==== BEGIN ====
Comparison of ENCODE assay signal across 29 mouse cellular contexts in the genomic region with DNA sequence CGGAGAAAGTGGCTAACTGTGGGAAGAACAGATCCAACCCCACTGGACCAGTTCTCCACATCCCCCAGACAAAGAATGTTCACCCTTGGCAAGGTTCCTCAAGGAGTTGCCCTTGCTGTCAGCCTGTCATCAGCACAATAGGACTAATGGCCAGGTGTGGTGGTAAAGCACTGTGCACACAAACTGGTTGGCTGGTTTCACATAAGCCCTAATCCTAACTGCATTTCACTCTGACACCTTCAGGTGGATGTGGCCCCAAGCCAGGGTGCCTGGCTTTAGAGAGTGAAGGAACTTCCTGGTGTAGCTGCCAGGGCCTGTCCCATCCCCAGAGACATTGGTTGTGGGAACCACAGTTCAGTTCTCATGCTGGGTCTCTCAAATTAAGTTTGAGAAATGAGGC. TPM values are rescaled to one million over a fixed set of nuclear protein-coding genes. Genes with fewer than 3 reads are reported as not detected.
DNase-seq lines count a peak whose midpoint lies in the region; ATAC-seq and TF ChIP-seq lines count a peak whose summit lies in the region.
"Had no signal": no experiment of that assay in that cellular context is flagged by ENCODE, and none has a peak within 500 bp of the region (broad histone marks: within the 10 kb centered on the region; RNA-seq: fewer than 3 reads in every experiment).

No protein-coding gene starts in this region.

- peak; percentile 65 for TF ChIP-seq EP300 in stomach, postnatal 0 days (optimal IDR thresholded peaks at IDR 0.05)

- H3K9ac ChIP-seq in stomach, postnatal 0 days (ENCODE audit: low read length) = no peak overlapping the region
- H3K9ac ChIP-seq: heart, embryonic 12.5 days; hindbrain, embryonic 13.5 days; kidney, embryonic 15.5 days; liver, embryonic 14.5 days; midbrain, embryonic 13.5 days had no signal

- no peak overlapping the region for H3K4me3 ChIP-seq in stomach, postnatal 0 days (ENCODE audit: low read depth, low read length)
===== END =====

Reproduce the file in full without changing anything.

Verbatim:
Comparison of ENCODE assay signal across 29 mouse cellular contexts in the genomic region with DNA sequence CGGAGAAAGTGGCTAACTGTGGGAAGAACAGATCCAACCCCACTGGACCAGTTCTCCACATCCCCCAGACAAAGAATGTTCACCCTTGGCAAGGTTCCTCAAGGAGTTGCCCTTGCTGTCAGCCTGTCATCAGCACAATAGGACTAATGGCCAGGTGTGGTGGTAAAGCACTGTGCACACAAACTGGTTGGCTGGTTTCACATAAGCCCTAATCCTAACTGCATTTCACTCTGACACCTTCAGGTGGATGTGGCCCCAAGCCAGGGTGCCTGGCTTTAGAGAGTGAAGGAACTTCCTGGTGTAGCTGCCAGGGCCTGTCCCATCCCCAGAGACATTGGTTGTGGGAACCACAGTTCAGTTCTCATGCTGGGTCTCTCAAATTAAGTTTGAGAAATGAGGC. TPM values are rescaled to one million over a fixed set of nuclear protein-coding genes. Genes with fewer than 3 reads are reported as not detected.
DNase-seq lines count a peak whose midpoint lies in the region; ATAC-seq and TF ChIP-seq lines count a peak whose summit lies in the region.
"Had no signal": no experiment of that assay in that cellular context is flagged by ENCODE, and none has a peak within 500 bp of the region (broad histone marks: within the 10 kb centered on the region; RNA-seq: fewer than 3 reads in every experiment).

No protein-coding gene starts in this region.

- peak; percentile 65 for TF ChIP-seq EP300 in stomach, postnatal 0 days (optimal IDR thresholded peaks at IDR 0.05)

- H3K9ac ChIP-seq in stomach, postnatal 0 days (ENCODE audit: low read length) = no peak overlapping the region
- H3K9ac ChIP-seq: heart, embryonic 12.5 days; hindbrain, embryonic 13.5 days; kidney, embryonic 15.5 days; liver, embryonic 14.5 days; midbrain, embryonic 13.5 days had no signal

- no peak overlapping the region for H3K4me3 ChIP-seq in stomach, postnatal 0 days (ENCODE audit: low read depth, low read length)